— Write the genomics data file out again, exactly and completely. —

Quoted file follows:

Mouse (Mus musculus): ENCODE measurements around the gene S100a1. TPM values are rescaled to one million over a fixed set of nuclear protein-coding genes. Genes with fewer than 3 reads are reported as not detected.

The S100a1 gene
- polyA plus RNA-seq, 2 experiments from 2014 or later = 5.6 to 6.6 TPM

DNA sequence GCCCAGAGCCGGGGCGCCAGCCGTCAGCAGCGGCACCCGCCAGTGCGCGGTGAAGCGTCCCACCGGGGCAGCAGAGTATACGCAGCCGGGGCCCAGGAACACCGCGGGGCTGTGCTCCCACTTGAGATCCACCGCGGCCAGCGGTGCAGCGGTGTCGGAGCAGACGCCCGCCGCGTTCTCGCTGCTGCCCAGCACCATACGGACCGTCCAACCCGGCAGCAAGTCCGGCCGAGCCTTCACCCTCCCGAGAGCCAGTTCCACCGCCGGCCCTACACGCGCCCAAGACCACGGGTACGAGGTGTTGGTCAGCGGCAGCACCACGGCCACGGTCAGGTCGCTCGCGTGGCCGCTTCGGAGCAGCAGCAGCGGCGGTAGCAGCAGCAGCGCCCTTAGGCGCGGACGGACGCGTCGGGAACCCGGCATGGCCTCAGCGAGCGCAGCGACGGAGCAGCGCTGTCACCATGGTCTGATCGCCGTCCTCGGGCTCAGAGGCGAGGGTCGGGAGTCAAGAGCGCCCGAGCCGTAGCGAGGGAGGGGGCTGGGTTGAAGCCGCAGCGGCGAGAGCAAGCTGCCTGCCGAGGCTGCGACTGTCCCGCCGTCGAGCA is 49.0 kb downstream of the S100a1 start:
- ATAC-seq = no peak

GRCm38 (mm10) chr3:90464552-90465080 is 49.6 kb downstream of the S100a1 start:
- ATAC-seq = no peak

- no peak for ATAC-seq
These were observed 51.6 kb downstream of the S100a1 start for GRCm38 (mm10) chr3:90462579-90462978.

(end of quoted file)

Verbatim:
Mouse (Mus musculus): ENCODE measurements around the gene S100a1. TPM values are rescaled to one million over a fixed set of nuclear protein-coding genes. Genes with fewer than 3 reads are reported as not detected.

The S100a1 gene
- polyA plus RNA-seq, 2 experiments from 2014 or later = 5.6 to 6.6 TPM

DNA sequence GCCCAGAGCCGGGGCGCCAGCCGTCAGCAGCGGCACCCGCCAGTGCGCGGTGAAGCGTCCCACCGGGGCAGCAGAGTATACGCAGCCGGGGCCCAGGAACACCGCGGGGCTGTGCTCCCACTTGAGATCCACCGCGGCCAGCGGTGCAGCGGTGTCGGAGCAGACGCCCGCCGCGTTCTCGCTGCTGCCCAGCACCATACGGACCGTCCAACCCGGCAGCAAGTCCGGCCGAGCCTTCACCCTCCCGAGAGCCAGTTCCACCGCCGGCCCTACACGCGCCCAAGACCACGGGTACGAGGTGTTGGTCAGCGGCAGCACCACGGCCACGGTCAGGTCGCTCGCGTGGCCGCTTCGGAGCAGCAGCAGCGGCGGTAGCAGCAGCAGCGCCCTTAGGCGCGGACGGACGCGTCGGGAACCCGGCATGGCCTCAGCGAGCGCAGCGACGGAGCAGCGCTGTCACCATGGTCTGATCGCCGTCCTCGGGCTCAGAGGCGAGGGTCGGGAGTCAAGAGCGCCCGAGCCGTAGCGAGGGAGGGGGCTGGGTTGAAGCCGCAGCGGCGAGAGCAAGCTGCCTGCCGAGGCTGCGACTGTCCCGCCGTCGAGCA is 49.0 kb downstream of the S100a1 start:
- ATAC-seq = no peak

GRCm38 (mm10) chr3:90464552-90465080 is 49.6 kb downstream of the S100a1 start:
- ATAC-seq = no peak

- no peak for ATAC-seq
These were observed 51.6 kb downstream of the S100a1 start for GRCm38 (mm10) chr3:90462579-90462978.